Tuesday, October 10, 2017

πŸ“– Diary #60 πŸ‡«πŸ‡· France

Dee and I arrived on Friday evening for a long weekend stay with her parents, who live near Chavigny, in the New-Aquitaine region of western France. Despite being a family visit there's still plenty of opportunity for some birding, not the very least around the substantial gardens, wood and orchards which surround the house. Even a short walk on Friday evening managed to produce Blackcap, Nuthatch, Cirl Bunting, Black Redstart, Firecrest and Red Squirrel.

Black Redstart ~ At least three around the gardens!
πŸ‚ ⛅19C Saturday 7th October 2017 ~ Saturday we did manage an enjoyable afternoon at La Brenne, renown to be one of France's best-kept secrets and only a modest 40-minute drive. This is, without doubt, one of our favourite birding hotspots. A patchwork of fishponds, heath and red sandstone outcrops La Brenne is an area of rich flora and fauna delicately preserved by its ‘National Park’ status. Known locally as 'The Land of a Thousand Lakes' this is a rich tapestry of habitats including marshes, deciduous woods, dry heathland and farmland.

Coypu [Ragondin in Frech] abound at La Brenne
At this time of year, La Brenne's summer visitors have already left: Whiskered Terns [c1000 pairs] Black-necked Grebes [150+ pairs] nest, as do Purple Heron, Cattle Egret, Night Heron, Black-winged Stilt, a few pairs of Short-toed Eagle, and 30+ nesting pairs of Bee-eater, plus wintering Cranes which are yet to arrive in numbers, but there's still a decent variety of species to see.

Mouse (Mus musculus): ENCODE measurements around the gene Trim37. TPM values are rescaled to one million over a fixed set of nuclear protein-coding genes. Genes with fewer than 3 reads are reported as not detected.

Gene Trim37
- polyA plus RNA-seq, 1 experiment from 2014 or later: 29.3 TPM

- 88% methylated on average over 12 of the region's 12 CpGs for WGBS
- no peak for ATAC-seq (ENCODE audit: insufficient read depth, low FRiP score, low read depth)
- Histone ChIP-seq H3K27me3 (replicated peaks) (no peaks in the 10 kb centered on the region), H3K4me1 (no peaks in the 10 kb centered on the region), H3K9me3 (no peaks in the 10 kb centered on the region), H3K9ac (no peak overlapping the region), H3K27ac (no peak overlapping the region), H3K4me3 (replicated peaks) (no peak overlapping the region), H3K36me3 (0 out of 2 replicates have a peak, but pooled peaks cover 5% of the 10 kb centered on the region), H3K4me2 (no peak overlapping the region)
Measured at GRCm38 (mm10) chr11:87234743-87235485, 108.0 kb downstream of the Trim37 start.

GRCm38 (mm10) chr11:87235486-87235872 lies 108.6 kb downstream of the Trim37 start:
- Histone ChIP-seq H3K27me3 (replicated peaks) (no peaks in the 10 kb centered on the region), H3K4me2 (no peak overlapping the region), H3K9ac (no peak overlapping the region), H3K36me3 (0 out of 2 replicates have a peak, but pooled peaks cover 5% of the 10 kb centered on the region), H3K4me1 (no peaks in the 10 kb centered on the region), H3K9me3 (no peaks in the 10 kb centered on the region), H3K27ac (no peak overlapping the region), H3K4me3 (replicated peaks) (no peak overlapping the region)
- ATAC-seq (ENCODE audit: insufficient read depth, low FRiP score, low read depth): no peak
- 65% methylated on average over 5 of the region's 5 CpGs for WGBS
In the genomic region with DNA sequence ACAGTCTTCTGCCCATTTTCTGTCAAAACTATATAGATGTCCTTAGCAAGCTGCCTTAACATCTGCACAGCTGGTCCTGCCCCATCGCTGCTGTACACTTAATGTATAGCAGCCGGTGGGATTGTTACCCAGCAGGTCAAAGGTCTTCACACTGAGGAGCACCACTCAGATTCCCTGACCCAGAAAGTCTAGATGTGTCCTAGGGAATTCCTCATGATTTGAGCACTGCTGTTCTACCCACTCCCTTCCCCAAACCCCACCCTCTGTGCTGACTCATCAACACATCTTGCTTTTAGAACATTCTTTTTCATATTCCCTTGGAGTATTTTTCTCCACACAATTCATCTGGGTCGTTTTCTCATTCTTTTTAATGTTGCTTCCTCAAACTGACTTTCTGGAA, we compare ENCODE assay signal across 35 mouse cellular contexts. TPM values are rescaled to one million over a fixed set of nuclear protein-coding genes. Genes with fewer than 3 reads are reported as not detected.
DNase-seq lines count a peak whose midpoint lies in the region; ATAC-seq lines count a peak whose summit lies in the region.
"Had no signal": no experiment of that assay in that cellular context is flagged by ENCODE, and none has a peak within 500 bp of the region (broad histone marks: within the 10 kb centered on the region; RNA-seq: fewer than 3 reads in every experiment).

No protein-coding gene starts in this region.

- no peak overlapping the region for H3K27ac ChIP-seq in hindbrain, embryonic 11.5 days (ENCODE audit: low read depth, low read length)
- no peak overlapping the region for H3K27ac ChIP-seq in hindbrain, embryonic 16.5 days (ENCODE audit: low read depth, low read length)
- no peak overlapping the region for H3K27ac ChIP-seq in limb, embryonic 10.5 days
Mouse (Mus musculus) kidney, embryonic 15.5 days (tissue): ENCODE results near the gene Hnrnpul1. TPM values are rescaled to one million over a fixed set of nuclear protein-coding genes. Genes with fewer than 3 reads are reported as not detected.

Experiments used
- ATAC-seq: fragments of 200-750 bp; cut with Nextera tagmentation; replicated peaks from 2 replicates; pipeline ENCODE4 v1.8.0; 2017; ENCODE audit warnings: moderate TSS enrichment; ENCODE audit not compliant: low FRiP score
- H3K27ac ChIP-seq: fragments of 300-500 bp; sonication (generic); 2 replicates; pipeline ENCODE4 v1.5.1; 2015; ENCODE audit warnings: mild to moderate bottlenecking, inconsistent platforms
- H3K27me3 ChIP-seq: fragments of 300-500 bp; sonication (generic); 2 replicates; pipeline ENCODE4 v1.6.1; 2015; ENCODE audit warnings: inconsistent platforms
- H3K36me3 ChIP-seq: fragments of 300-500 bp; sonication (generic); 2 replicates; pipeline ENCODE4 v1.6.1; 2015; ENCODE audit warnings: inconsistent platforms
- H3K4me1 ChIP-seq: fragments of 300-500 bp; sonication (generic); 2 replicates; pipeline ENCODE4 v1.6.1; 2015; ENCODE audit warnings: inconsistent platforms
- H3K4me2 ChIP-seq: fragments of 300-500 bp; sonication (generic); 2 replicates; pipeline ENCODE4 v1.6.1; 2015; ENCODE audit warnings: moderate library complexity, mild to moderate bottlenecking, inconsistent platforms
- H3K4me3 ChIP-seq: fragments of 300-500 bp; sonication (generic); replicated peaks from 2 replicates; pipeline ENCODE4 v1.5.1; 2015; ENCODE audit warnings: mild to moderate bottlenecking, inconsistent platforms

Great Egret ~ Resident around La Brenne
With such a big area to explore and limited time we only visited a small selection of locations we've become familiar with, and in particular the Reserve Naturelle de Cherine. Great Egrets are plentiful around the lakes, along with smaller numbers of Little Egret, a single Water Pipit was also noted. Waders during our visit, although small in numbers, included WhimbrelBlack-tailed Godwit, Snipe, Green Sandpiper and Greenshank. Common Buzzard, Kestrel and a distant Hen Harrier were the only raptors of the day.

Small Heath
Most of the activity was actually along the many paths and in the warm sunshine, a good number of butterflies were still on the wing with Clouded Yellow, Wall Brown, Small Copper, Small Heath and Common Blue. Black Redstarts seemed plentiful and Stonechats a regular feature. Two Woodlark were found during our stay and Skylarks too were seen passing through overhead.

πŸ‚ ☔️16C Monday 9th October 2017 ~ In sharp contrast to Saturdays glorious autumnal day Sunday and Monday's weather turned out to dank and drizzly. However, in saying that, a visit to La Pinail on Monday morning before our flight home did brighten sufficiently for a pleasant hour or so.

Dartford Warbler in the gloom!
Pinail Nature Reserve is situated about 10 miles from the house, in the ChΓ’tellerault area, this is the only Natural Reserve of France to be found in the district known as La Vienne. The result of millstone quarrying has given way to a mosaic of 3,000 ponds which are surrounded by moor and heathland rich in rare fauna and flora. Amongst the many bird species you can find here, Dartford Warblers are for me the most iconic.

Long-tailed Blue

Long-tailed Blue

Langs Short-tailed Blue
Finally, just prior to heading off a brief sunny period encouraged a few butterflies to make an appearance and these included several Wall Brown, a couple of lovely Long-tailed Blues and a Langs Short-tailed Blue to end the visit!